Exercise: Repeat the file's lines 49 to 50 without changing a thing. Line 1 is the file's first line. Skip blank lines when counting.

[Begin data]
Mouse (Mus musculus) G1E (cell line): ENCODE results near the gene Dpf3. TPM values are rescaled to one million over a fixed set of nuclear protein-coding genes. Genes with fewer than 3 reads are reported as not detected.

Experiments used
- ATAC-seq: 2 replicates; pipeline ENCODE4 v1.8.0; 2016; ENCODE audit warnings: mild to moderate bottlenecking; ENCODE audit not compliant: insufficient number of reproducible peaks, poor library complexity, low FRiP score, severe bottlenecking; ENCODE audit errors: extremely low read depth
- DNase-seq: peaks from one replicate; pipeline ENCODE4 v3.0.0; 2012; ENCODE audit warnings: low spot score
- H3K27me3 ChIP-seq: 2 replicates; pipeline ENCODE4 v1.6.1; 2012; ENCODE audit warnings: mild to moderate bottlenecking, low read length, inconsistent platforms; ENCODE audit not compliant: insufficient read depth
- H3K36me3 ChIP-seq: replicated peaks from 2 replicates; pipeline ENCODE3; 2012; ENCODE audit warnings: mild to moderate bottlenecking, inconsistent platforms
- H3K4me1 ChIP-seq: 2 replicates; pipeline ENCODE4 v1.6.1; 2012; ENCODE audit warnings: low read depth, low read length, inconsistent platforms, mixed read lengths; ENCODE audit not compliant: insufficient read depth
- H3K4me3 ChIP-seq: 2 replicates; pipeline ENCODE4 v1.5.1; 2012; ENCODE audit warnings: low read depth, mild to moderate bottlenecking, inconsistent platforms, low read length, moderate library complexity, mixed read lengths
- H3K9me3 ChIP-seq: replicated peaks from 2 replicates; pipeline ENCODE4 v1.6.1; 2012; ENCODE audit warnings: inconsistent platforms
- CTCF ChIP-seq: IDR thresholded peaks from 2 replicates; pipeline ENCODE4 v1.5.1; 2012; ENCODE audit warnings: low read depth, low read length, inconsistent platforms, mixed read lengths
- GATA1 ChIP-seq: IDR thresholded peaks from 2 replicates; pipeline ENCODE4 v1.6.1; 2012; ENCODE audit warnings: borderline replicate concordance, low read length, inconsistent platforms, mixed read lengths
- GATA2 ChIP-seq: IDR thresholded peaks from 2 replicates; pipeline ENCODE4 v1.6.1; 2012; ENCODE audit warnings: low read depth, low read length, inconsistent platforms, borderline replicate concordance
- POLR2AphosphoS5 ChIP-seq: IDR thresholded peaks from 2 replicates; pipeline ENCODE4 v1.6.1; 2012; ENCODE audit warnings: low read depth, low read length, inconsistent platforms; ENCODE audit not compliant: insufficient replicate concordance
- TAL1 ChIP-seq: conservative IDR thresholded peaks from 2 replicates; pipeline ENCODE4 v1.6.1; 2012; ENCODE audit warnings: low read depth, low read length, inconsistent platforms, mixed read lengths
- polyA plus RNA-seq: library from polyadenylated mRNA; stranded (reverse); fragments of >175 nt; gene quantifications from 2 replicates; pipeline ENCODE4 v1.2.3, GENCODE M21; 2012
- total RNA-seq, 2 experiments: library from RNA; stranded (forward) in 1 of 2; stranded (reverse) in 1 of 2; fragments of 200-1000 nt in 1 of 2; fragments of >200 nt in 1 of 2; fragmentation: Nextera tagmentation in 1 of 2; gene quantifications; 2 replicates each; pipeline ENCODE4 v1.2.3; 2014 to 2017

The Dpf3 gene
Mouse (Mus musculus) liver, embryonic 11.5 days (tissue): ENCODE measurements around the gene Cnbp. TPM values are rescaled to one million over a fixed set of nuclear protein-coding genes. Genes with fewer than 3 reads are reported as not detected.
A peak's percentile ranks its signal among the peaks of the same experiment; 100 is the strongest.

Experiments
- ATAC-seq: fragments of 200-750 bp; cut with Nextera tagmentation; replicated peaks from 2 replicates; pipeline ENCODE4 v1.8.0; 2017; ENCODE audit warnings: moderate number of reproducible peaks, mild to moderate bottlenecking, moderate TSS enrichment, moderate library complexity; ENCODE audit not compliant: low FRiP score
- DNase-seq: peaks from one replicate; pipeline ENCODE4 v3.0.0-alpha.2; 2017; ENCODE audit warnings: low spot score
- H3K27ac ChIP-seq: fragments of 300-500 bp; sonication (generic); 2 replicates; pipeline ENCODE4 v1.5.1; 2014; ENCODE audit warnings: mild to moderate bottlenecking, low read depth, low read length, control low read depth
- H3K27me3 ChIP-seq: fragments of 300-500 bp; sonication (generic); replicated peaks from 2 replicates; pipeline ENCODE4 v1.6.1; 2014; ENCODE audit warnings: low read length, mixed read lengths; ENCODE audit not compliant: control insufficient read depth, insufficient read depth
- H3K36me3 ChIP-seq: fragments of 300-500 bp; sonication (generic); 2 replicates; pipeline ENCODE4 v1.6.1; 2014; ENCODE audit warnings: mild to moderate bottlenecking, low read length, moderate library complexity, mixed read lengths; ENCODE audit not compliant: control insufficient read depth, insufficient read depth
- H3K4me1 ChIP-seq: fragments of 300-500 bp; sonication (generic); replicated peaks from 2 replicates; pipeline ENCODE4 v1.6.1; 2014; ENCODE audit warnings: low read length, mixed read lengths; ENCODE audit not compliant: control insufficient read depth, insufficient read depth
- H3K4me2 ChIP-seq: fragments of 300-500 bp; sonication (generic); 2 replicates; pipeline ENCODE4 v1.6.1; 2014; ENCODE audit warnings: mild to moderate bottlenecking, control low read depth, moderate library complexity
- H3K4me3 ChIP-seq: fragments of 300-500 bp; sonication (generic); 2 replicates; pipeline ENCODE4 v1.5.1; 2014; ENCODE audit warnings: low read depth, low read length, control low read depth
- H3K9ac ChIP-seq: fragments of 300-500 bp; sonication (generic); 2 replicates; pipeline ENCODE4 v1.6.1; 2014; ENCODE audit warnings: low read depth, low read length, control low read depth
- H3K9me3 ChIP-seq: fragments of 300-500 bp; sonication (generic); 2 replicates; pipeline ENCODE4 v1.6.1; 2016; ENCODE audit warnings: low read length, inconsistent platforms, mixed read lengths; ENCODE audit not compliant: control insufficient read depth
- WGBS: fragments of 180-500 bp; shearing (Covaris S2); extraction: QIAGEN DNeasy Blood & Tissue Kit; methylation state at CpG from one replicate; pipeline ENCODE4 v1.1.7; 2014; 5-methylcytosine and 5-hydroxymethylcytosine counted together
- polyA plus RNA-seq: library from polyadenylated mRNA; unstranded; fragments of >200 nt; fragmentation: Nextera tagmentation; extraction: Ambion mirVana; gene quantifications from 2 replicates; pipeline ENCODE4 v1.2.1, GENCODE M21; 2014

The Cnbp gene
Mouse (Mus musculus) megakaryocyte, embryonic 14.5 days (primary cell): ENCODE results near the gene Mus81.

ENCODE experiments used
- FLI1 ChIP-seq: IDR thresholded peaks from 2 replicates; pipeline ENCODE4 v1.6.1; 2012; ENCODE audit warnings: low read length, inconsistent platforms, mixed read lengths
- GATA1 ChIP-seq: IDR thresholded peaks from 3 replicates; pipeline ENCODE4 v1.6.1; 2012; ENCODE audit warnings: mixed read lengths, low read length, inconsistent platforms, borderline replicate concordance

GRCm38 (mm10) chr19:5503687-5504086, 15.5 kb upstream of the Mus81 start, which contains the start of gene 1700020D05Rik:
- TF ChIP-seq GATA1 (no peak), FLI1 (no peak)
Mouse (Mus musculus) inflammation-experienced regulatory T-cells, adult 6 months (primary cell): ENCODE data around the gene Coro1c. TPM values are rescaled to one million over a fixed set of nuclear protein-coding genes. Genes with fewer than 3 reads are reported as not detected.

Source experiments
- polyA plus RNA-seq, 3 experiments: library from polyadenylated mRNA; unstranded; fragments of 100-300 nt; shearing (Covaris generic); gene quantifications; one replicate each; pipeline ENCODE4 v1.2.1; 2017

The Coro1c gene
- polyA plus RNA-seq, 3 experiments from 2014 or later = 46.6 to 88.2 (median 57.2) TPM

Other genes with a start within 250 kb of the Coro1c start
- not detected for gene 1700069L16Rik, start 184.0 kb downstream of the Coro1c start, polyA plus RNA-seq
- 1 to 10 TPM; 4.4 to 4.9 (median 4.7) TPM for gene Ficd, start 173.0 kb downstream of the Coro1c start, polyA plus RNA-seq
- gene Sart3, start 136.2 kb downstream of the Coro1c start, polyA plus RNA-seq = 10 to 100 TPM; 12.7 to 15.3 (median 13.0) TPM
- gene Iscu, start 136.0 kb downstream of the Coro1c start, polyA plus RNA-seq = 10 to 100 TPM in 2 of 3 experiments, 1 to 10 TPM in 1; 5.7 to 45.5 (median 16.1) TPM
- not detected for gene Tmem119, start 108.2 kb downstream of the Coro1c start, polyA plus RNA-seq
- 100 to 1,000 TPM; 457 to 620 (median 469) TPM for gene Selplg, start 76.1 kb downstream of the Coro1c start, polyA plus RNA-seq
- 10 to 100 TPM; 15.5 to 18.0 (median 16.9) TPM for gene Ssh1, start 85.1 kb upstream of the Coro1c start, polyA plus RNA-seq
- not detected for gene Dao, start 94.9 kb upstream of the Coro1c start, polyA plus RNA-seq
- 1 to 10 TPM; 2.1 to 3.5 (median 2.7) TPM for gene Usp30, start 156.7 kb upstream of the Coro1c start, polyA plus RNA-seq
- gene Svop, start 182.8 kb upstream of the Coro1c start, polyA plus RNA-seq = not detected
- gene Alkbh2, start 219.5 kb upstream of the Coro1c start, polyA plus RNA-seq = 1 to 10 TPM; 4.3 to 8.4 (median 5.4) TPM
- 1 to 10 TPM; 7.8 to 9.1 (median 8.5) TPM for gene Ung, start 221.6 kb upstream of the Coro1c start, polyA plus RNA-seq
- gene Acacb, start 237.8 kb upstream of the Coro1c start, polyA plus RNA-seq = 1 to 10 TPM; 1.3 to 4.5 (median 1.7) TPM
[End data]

- gene Iscu, start 136.0 kb downstream of the Coro1c start, polyA plus RNA-seq = 10 to 100 TPM in 2 of 3 experiments, 1 to 10 TPM in 1; 5.7 to 45.5 (median 16.1) TPM
- not detected for gene Tmem119, start 108.2 kb downstream of the Coro1c start, polyA plus RNA-seq